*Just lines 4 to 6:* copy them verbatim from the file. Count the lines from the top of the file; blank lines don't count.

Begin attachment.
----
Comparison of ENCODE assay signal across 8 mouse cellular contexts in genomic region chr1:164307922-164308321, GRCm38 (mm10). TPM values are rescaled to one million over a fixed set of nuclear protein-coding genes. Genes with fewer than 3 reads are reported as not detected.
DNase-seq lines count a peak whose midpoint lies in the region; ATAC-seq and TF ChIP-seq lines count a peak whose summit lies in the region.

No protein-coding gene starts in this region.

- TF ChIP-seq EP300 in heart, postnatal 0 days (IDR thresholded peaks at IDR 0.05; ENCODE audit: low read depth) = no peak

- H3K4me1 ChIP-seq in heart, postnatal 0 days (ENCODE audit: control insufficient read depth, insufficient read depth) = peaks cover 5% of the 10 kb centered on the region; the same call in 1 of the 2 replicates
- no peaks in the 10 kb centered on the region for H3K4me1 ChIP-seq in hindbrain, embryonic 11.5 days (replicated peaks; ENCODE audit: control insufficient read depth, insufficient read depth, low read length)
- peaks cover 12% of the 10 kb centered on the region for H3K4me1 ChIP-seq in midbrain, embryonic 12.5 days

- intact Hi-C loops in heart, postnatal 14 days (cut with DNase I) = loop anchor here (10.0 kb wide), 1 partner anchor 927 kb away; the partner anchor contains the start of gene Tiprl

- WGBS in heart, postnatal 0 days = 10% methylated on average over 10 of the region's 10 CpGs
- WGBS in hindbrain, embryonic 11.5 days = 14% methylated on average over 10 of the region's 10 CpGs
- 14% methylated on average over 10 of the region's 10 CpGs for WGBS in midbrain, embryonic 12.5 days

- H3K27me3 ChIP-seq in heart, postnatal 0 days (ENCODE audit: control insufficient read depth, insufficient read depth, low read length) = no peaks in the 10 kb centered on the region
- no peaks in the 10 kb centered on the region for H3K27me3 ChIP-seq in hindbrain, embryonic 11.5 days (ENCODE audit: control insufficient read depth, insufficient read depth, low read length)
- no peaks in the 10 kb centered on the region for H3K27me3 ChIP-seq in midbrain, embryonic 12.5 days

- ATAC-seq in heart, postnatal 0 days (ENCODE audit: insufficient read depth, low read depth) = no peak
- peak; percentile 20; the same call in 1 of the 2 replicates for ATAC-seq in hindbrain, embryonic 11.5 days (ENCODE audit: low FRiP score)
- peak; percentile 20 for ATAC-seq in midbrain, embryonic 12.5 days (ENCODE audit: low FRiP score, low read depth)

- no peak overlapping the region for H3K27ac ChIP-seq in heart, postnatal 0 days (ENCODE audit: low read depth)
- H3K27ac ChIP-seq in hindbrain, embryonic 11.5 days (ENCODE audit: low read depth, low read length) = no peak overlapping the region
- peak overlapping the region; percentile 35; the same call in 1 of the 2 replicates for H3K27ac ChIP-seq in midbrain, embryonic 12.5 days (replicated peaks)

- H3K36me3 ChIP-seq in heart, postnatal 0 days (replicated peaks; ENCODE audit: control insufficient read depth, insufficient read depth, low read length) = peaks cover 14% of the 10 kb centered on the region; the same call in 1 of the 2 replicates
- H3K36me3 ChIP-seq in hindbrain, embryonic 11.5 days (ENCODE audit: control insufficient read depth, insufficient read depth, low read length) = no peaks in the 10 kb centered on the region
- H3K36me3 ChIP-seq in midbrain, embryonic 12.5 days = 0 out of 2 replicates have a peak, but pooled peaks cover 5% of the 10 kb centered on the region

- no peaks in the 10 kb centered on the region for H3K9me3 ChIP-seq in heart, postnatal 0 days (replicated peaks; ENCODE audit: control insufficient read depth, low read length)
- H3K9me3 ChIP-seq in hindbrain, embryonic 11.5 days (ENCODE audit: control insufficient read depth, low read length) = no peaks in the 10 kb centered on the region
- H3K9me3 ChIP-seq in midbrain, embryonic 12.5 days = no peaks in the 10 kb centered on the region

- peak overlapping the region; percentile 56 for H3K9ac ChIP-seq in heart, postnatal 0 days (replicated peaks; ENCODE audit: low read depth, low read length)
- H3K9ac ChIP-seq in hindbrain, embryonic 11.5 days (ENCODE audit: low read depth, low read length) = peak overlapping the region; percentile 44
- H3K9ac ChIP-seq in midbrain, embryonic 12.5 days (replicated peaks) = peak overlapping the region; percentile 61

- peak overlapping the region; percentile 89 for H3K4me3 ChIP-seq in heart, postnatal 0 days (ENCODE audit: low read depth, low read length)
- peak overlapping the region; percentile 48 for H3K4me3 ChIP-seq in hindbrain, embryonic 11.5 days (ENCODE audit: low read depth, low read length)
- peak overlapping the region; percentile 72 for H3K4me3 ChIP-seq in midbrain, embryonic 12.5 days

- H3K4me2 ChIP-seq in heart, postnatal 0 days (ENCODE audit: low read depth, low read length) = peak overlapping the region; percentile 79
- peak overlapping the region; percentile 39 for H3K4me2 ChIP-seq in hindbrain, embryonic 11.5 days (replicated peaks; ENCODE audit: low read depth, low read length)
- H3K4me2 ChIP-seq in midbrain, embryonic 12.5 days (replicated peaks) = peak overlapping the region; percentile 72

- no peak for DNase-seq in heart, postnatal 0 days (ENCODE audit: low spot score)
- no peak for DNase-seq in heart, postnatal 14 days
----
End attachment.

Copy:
- TF ChIP-seq EP300 in heart, postnatal 0 days (IDR thresholded peaks at IDR 0.05; ENCODE audit: low read depth) = no peak

- H3K4me1 ChIP-seq in heart, postnatal 0 days (ENCODE audit: control insufficient read depth, insufficient read depth) = peaks cover 5% of the 10 kb centered on the region; the same call in 1 of the 2 replicates
- no peaks in the 10 kb centered on the region for H3K4me1 ChIP-seq in hindbrain, embryonic 11.5 days (replicated peaks; ENCODE audit: control insufficient read depth, insufficient read depth, low read length)